Peggy Keener: When Spelling Matters. Watters?
Published 6:03 pm Friday, February 18, 2022
Tokyo, 1962. Glen, our two baby boys and I have recently arrived in Japan. We’ve been living in a downtown hotel, but have just moved to a rental apartment in the Tokyo suburb of Kichijoji. (No matter how hard I try, whenever I hear it said, I feel like I’m being tickled.)
As I familiarize myself with our first Japanese house, I realize there is no refrigerator. Small matter as this is the norm, but still one which I must remedy very soon. Thus, in search of food, a befuddled I, take my first steps alone into our baffling Japanese neighborhood … our new home.
I soon found myself in a tight cluster of kimono clad shoppers, none of whom looked anything like me, the true oddity in the crowd. Not only was I without a single black hair, I also knew with certainty that my eyes were the only ones that were green.
Both sides of the street were teeming with small, one-story shops constructed of weathered, wrinkled boards of which none had ever, in its long life, seen a drop of paint or varnish. It was a scene that would have caused Benjamin Moore to swoon with dismay. What’s more, the gray desiccated structures seemed to be leaning precariously against each other like rows of uneven, unbrushed teeth, blatantly defying all rules of dental correctness.
There was not a sidewalk in sight. In its absence, bicycles, carts, shoppers and vehicles all massed together in the narrow street, no wider than a single lane. All the shops were open to the road. That is to say that the front walls were missing. And because of the tight spaces, merchandise from inside the shops was spilling out onto the road. To me, it was a shopper’s heaven … as well as a foreigner’s bewilderment.
To add to the enigmatic scene, swirling all about me was a chatter of words that to my ears held no meaning. The shoppers’ jabbering sounded like a discordant theme song rhythmically interrupted by the clackety-clack of abacuses. It was Asia’s way of telling me—like the clear ring of a Minnesota cash register—that business was good.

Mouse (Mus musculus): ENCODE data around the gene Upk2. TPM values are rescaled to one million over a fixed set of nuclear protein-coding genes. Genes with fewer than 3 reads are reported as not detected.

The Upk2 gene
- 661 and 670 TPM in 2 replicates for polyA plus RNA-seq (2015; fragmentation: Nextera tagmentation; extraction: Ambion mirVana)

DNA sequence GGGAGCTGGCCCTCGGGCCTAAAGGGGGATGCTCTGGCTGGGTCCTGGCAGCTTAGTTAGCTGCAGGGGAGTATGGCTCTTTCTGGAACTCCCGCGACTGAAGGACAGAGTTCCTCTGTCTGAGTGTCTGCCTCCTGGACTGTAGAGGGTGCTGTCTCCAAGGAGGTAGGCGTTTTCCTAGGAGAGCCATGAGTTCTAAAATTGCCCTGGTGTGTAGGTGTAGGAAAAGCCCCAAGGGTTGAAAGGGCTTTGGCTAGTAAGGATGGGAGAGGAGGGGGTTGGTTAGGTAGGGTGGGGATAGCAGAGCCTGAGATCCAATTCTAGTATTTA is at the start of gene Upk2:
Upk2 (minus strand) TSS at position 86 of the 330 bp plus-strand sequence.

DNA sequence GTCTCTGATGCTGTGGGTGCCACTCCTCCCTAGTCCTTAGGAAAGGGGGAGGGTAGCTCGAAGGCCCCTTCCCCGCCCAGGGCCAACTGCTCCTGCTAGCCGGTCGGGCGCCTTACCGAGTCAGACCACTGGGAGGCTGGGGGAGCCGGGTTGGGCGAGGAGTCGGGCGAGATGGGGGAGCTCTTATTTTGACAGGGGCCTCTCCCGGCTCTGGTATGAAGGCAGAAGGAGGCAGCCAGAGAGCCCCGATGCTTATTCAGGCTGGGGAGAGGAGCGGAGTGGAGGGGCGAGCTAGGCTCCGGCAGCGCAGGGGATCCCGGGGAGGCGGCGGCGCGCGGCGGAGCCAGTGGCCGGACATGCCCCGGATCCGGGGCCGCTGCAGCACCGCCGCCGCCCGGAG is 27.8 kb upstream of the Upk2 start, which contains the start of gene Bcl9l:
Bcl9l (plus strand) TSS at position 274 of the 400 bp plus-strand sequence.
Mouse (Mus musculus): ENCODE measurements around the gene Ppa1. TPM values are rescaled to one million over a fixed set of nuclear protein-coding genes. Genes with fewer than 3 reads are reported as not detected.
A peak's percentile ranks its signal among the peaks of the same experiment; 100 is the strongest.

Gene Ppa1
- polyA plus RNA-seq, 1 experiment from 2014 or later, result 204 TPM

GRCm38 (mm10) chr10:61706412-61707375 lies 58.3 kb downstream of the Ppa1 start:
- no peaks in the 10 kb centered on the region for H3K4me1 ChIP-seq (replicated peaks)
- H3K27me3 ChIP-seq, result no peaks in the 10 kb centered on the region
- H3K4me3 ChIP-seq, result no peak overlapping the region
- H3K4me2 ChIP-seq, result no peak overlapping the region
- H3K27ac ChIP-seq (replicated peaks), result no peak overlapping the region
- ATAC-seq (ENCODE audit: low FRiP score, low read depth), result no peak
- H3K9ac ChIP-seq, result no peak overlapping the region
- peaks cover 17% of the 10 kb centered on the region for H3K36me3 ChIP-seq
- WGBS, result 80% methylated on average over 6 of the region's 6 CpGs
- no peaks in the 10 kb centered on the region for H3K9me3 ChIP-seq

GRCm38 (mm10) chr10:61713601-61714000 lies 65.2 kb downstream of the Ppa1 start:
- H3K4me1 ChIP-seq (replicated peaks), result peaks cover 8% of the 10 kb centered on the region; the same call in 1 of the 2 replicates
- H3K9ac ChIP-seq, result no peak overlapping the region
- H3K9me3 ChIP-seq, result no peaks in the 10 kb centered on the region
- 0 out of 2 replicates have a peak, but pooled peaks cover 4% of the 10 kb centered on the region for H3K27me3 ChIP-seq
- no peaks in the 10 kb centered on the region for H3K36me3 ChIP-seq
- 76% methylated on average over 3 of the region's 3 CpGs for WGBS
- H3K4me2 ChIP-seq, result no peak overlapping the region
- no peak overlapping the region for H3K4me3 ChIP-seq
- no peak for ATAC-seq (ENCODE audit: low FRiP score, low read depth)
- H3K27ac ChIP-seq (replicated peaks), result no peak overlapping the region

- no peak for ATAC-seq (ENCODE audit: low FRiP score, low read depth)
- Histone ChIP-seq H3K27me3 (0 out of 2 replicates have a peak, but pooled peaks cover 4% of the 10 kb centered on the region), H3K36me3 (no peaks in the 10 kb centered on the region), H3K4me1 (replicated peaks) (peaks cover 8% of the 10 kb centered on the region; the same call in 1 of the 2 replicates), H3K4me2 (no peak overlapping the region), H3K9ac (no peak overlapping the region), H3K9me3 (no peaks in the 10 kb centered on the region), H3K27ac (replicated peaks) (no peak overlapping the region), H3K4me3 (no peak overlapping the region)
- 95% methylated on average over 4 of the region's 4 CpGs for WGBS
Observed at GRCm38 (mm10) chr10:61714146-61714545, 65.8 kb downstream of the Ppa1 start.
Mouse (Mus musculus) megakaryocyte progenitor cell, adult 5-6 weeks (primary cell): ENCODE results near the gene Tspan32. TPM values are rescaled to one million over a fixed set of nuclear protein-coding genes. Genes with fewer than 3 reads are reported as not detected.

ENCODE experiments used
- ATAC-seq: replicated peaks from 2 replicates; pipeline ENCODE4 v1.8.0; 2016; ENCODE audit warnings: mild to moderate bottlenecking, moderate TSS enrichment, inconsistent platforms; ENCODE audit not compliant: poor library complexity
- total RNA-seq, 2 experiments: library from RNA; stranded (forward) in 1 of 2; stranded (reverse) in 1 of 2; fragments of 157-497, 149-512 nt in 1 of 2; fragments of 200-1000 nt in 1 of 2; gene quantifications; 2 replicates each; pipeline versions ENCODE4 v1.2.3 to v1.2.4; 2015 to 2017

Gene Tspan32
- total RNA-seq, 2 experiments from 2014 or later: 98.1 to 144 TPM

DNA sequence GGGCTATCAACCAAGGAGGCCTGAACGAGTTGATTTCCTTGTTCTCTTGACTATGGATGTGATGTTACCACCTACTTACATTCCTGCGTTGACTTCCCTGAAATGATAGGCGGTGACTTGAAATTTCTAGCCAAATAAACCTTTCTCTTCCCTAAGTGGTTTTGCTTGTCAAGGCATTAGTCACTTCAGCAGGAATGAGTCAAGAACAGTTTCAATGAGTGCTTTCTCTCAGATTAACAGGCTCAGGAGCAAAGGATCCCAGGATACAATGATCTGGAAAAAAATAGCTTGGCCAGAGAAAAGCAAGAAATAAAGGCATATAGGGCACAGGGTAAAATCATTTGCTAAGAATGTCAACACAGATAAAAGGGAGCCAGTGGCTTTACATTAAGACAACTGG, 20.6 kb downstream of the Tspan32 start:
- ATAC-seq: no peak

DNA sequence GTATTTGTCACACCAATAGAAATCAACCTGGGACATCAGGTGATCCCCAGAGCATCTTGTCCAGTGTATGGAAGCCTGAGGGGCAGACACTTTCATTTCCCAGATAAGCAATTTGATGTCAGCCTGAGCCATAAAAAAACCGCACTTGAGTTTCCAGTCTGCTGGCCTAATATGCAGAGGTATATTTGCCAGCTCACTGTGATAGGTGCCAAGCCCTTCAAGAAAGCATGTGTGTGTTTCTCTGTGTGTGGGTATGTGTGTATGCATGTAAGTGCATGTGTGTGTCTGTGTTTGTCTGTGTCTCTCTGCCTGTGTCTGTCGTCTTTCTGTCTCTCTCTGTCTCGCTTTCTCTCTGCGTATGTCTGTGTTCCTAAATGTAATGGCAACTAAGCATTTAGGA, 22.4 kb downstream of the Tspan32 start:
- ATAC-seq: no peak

I was about to reach for a huge daikon … what was this mysterious vegetable? … when from the corner of my eye I spotted something strange.
There across the street was, wonder of wonders, a shop with its name spelled out in English. Large English letters.
“MATCHES,” it said.
But, wait! Even a Japan newbie like myself knew that in Japan matches were free. At every turn of the head, merchants gave out small complimentary boxes of them. How in the world could this shop make a living selling things that nobody paid for?
I had to see for myself. Threading my way through the throngs of people, I entered the dinky shop. Looking around I was prepared to see rows of tiny match box displays. Instead all I saw was … what was that?
Whoops! Lamentably, the sign maker was unschooled in basic English and had unfortunately, in a linguistic twist of fate, painted the “w” upside down. But, not to worry. At risk was only the merchant’s blood, sweat and tears; only his family’s subsistence for life.